You Can't Outwork a Bad Diet - Part 2
Have you been struggling with bad eating habits or been trying to make a decision on how to eat “healthier”? We’re here to help! Over the next month, we’ll be releasing a blog post each week from CHT’s own Robert Langston that goes in depth on 5 of the most common dietary trends. This week’s article is the 2nd in the series and focuses on the Standard American Diet.
In this edition we will see how the S.A.D diet stands up against the objectives of Health, Performance and Aesthetics. We’ll also look at the ease of implementation of this approach. As a review…
The S.A.D (Standard American Diet) is
High in processed foods, also known as “non-foods”. Non-foods cost more in nutritional value to digest, absorb and eliminate than they deliver to the body. Non-foods are loaded with hard to pronounce chemicals that are used to color, stabilize, texture, emulsify, bleach, preserve, sweeten, flavor and soften the food. A lot of these foods are also genetically modified.
How does a SAD diet lead to these undesirable conditions?
The SAD diet is low in vegetables which provide our bodies with essential nutrients (phytochemicals, minerals, and vitamins). These nutrients help us digest food, lose fat, improve immune system functioning, improve energy and lower our risks for developing the chronic conditions such as heart disease, cancer, obesity and Type 2 Diabetes.
It is high in sugar and sweeteners. The average American consumes 150 to 170 pounds of sugar per year. Research shows that high sugar intake is closely linked with type 2 diabetes. High sugar intake is also linked to obesity. Excess sugar is converted into adipose tissue (fat) which is stored externally and internally.
High in hydrogenated and genetically modified cooking oils while also decreasing healthy oils. Research has shown that these oils contribute to high cholesterol due to the body trying to repair the internal walls of arteries damaged by these oils traveling through them. This increase in cholesterol could lead to a heart attack or stroke.
High in processed foods which are loaded with unhealthy oils, sugars, sweeteners, preservatives, refined grains and variety of other chemicals.
High in sodium which lead to high blood pressure, increasing the risk of having a heart attack or stroke.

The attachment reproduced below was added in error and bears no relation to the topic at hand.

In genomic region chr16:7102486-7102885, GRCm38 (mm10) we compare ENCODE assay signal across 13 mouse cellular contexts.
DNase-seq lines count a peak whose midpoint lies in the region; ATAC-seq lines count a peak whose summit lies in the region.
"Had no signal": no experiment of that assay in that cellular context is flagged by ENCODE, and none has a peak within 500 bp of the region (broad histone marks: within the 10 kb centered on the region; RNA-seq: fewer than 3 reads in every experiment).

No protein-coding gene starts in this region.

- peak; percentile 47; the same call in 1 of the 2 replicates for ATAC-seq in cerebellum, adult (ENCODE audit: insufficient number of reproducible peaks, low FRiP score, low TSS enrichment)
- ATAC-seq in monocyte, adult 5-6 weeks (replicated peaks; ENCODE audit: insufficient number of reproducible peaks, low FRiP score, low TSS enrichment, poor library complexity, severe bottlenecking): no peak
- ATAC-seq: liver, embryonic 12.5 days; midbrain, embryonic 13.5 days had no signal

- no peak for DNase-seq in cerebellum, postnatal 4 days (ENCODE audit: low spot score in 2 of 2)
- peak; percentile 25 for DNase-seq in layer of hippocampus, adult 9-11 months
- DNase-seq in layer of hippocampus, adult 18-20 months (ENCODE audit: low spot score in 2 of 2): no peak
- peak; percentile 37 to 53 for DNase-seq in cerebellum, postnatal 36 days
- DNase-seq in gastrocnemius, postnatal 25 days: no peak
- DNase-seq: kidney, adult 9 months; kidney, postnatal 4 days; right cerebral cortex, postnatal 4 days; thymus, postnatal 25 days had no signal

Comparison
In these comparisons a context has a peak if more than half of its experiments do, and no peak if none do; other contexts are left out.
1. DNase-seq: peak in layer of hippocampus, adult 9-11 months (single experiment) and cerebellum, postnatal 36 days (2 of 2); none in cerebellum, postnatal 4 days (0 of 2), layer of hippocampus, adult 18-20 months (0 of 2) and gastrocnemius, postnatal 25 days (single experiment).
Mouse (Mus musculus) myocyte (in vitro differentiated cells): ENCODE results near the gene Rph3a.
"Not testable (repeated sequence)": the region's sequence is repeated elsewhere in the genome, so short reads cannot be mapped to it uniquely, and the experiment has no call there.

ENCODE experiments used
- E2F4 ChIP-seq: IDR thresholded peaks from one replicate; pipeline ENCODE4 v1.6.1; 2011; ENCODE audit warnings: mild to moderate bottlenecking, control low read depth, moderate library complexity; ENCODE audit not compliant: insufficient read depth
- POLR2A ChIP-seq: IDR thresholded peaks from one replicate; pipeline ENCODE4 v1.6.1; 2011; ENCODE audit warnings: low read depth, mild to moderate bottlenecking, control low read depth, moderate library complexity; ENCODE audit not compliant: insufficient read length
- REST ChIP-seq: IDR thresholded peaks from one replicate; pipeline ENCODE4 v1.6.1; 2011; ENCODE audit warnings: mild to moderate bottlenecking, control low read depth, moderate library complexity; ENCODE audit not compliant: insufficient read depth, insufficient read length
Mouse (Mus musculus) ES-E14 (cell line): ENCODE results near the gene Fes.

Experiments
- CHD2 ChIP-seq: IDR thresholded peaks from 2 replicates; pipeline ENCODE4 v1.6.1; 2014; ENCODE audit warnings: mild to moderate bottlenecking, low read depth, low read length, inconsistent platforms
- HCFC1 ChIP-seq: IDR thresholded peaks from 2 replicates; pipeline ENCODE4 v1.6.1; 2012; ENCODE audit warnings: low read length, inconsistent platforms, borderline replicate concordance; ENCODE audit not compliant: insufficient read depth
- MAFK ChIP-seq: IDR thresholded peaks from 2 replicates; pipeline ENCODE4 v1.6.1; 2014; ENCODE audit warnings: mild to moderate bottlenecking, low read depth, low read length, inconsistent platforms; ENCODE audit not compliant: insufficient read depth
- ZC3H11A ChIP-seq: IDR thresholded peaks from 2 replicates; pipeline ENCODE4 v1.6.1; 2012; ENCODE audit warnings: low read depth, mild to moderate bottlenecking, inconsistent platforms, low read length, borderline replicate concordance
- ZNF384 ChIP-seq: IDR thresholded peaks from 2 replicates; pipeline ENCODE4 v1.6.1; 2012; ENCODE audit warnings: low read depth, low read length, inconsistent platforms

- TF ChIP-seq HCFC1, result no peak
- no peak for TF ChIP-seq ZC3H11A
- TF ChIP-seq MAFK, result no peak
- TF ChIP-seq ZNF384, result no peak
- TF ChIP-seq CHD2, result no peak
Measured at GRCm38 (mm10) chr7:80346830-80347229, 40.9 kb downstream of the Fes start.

Athletic and gym performance decreases from the lack of nutrients in the diet. Our bodies require proper amounts of carbohydrates, proteins, fats and micronutrients to properly perform and recover. SAD doesn’t provide our bodies with the proper amount of nutrient density to perform at our best.
The SAD can directly and indirectly lead to depression. Omega-3 EFAs (Essential Fatty Acids) have a tremendous influence on brain function. On a S.A.D diet brain health suffers from this Omega-3 EFA deficiency and research has shown an increase in depression because of this. Depression reduces a person’s ability to perform in many areas of their life.
The SAD leads to erectile and fertility problems. Refined sugars have been found to impair sperm mobility in healthy young men. Men and women both experience a reduction in their primary sex hormones which result in decreased libido and sexual performance.
The SAD results in many digestive problems. Due to the high content of processed foods, the GI tract must go through a lot of work to rid them from our bodies. A lot of people experience bloating and GI inflammation because of this. Feeling bloated, constipated and swollen doesn’t lend itself to performing well in your life. GI inflammation has also been linked with lower back pain.
BODY COMPOSITION (aesthetics)
Reaching the objectives of a healthy lifestyle and positive body image following a SAD is nearly impossible with this macronutrient split. However, it could be possible if a person was to eat SAD foods while changing the macro split and following a good exercise program. Improvements in Body Composition are most often associated with an increase in lean protein, an increase in vegetable and micronutrient consumption, as well as a decrease in the amount of high glycemic index carbohydrate. While possible, most often the SAD is low in lean protein, most often includes little to no vegetables, and uses processed breads and refined sugar. Maintaining these objectives long term would prove challenging due to the low scores on the Health and Performance fronts.
This is by far the easiest and most convenient diet to follow. Fast foods and processed foods are very abundant. Just take a look at all of the restaurants that are able to serve guests in under 10 minutes and the food options available at those locations. Now look at the number of those locations compared to restaurants touting high quality food and preparation. Now compare prices. See what I’m getting at? The SAD takes very little planning and allows people to obtain food quickly and cheaply, not to mention that the added fats and sugars make it tasty.
Thank you for reading this edition of “You Can’t Outwork a Bad Diet”. Please be sure to leave questions in the comment section below and we will be sure to answer them for you! Our next article in the series will come out next week and provide insight on the Low Carb Diet.